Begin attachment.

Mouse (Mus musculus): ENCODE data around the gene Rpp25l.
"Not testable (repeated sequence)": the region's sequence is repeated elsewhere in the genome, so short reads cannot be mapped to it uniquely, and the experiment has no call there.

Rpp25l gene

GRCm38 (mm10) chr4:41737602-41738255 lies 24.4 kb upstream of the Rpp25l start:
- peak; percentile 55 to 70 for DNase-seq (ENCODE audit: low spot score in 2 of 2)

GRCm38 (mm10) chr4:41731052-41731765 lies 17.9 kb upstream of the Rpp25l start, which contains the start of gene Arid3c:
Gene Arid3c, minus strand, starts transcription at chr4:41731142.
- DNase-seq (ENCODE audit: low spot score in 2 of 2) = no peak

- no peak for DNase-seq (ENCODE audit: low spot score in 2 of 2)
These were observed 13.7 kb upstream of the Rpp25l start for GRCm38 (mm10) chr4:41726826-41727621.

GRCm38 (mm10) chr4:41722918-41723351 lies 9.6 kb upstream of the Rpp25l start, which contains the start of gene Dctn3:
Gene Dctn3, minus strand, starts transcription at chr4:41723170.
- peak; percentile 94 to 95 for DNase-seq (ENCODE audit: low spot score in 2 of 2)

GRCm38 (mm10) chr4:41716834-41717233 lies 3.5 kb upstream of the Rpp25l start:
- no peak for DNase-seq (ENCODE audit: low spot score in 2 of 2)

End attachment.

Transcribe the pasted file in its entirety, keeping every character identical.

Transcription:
Mouse (Mus musculus): ENCODE data around the gene Rpp25l.
"Not testable (repeated sequence)": the region's sequence is repeated elsewhere in the genome, so short reads cannot be mapped to it uniquely, and the experiment has no call there.

Rpp25l gene

GRCm38 (mm10) chr4:41737602-41738255 lies 24.4 kb upstream of the Rpp25l start:
- peak; percentile 55 to 70 for DNase-seq (ENCODE audit: low spot score in 2 of 2)

GRCm38 (mm10) chr4:41731052-41731765 lies 17.9 kb upstream of the Rpp25l start, which contains the start of gene Arid3c:
Gene Arid3c, minus strand, starts transcription at chr4:41731142.
- DNase-seq (ENCODE audit: low spot score in 2 of 2) = no peak

- no peak for DNase-seq (ENCODE audit: low spot score in 2 of 2)
These were observed 13.7 kb upstream of the Rpp25l start for GRCm38 (mm10) chr4:41726826-41727621.

GRCm38 (mm10) chr4:41722918-41723351 lies 9.6 kb upstream of the Rpp25l start, which contains the start of gene Dctn3:
Gene Dctn3, minus strand, starts transcription at chr4:41723170.
- peak; percentile 94 to 95 for DNase-seq (ENCODE audit: low spot score in 2 of 2)

GRCm38 (mm10) chr4:41716834-41717233 lies 3.5 kb upstream of the Rpp25l start:
- no peak for DNase-seq (ENCODE audit: low spot score in 2 of 2)